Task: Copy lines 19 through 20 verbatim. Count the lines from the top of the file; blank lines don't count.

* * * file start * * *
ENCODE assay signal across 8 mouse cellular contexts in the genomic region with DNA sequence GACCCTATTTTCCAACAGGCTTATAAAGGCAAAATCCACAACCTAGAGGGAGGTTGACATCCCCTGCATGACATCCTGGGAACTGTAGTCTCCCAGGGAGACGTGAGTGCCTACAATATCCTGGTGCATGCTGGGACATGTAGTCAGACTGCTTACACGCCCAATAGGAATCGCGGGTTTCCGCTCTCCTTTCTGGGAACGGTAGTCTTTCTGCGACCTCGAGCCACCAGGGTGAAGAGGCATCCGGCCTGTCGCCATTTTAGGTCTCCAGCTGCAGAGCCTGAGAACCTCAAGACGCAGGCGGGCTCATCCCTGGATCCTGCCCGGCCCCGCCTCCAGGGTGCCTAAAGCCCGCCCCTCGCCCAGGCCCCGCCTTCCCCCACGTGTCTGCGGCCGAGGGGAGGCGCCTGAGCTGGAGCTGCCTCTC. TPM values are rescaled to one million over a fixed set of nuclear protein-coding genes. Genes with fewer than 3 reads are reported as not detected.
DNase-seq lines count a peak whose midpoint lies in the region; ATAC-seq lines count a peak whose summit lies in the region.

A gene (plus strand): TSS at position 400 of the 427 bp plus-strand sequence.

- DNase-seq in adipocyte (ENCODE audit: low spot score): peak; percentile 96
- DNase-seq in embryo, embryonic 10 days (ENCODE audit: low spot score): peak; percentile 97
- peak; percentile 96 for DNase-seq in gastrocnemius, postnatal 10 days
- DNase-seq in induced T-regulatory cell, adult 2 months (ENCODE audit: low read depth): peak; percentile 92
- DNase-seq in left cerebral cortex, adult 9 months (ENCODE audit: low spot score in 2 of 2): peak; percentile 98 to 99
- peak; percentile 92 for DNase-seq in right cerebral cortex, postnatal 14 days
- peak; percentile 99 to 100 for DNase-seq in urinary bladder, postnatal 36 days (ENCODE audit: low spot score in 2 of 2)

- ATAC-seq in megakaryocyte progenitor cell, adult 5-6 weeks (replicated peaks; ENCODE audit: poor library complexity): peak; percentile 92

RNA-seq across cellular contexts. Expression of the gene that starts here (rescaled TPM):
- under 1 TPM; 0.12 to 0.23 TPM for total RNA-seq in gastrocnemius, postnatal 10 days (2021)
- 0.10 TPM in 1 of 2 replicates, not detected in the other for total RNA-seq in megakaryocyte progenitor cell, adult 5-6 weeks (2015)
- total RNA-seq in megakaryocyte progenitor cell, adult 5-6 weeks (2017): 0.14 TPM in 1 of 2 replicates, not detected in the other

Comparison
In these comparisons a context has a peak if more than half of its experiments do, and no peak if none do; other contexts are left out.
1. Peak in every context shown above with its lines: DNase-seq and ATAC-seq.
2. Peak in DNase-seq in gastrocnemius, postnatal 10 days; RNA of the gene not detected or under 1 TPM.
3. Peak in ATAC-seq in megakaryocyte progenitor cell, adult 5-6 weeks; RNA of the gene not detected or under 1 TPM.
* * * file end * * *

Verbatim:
2. Peak in DNase-seq in gastrocnemius, postnatal 10 days; RNA of the gene not detected or under 1 TPM.
3. Peak in ATAC-seq in megakaryocyte progenitor cell, adult 5-6 weeks; RNA of the gene not detected or under 1 TPM.